“Committed to helping you live a heart-healthy life, here is some information about heart disease and ways to get heart healthy.”
During February, many Americans see the human heart as a symbol of love, but this month is also American Heart Month, a time to show yourself some love.
Cardiovascular diseases—involving the heart or blood vessels—are the No. 1 cause of death of Americans, claiming some 800,000 lives each year, according to the American Heart Association. Heart disease was once looked at as being primarily a disease for men, but we now know that it’s the No. 1 cause of death for women, even greater than breast cancer.
Throughout February, take time to examine your life and how you can make it more heart-friendly, not just for you but also for your loved ones. Risk factors that can lead to heart disease include high blood pressure, high cholesterol, diabetes, obesity, physical inactivity, tobacco use, and family history.
Be proactive about your well-being. For example, improving everyday habits such as eating a balanced diet, maintaining a healthy weight, limiting sodium consumption, exercising regularly, avoiding tobacco, and moderating alcohol intake can greatly reduce the risk of heart disease. You don’t have to do all of these at once. Try by starting with one or two.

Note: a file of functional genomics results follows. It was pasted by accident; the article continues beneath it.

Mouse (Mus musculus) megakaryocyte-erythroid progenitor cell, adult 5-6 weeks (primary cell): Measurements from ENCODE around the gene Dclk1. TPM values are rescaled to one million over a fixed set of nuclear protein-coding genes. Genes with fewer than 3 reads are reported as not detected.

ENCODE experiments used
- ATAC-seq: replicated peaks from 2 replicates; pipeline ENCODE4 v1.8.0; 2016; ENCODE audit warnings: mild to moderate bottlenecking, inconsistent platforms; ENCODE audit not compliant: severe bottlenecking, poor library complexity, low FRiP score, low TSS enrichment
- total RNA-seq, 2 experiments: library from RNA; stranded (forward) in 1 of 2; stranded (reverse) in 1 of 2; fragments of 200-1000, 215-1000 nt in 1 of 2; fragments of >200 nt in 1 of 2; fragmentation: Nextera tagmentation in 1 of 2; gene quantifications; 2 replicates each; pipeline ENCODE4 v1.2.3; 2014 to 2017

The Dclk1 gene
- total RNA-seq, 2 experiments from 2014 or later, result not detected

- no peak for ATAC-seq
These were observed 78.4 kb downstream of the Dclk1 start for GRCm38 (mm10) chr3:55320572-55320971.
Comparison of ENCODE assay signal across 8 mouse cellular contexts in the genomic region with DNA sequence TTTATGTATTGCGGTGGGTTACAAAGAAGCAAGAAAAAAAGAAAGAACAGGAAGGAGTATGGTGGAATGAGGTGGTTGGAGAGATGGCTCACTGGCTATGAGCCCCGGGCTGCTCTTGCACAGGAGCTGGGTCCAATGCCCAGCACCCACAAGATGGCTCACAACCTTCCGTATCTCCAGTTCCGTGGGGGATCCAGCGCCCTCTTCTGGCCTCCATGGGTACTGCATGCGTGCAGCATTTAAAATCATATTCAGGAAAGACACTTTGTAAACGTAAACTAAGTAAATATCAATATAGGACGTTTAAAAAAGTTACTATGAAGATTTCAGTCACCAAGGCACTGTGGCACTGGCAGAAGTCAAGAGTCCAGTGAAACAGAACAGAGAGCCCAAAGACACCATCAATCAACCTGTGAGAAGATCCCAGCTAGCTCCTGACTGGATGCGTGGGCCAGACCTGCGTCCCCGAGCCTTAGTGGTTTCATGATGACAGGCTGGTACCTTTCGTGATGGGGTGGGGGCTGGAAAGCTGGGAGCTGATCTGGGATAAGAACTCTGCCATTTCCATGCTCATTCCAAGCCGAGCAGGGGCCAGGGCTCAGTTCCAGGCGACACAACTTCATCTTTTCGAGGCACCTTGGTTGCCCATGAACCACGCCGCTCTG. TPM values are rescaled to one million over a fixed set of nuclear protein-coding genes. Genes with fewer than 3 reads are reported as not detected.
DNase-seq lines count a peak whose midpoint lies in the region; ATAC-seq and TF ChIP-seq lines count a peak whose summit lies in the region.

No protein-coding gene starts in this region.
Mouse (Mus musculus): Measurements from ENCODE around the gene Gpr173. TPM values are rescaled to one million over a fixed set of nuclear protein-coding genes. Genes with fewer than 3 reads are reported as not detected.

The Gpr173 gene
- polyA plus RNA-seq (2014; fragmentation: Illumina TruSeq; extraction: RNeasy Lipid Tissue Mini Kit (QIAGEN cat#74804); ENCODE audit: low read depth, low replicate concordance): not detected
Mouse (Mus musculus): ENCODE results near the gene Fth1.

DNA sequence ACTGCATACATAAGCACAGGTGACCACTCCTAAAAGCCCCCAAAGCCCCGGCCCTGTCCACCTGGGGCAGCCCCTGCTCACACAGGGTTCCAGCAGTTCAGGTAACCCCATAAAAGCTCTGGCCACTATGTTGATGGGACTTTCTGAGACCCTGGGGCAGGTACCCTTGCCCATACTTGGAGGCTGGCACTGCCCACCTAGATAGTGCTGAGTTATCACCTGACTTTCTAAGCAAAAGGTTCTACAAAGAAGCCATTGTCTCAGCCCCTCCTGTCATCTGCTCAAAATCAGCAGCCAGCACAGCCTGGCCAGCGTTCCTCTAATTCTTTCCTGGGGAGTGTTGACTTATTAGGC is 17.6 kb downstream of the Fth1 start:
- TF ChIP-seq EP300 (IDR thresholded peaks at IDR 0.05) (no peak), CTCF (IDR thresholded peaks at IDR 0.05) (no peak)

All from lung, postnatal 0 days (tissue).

You should also have a simple screening to find out your cholesterol and blood pressure numbers. For cholesterol, it’s important for most people in general to have low-density lipoproteins (LDL) levels under 100 and readings of high-density lipoproteins (HDL) that are 60 or higher.
Blood pressure is the pulse of life, but having high blood pressure can be a silent killer. Since you can’t feel it, you don’t know you have it, which is why getting your blood pressure checked regularly is so important. It was once suggested that an average blood pressure was 120/80. According to the Joint National Committee (JNC 8) hypertension guidelines, a blood pressure in the 130s/80s is acceptable today.
Check Your Heart
We’ve recently introduced a new, noninvasive cardiac screening program: SmartBeat. This program reveals your likelihood of experiencing heart failure, stroke, and diabetes in the next four to 10 years. It also provides results that show your present health risks, and helps your physician in developing a care plan to reduce your future risk of experiencing life-threatening health problems. When you’re having your numbers checked this month by your doctor or a Bingham Memorial primary care provider, ask them if this screening might be right for you. For more information on our SmartBeat program, call (208) 782-2454.
In addition, our cardiology team, in association with Cardio Renal Centers of America and Longmore Cardiology, doubled in 2017. With complete cardiology coverage throughout Eastern Idaho, the following cardiologists are always welcoming new patients in Blackfoot and Idaho Falls:
B. Shields Stutts, MD | (208) 785-3897
John Lassetter, MD | (208) 523-3050
Ricky D. Latham, MD | (208) 523-3050
Don’t wait until it’s too late to treat cardiovascular disease. You’ll be glad you did.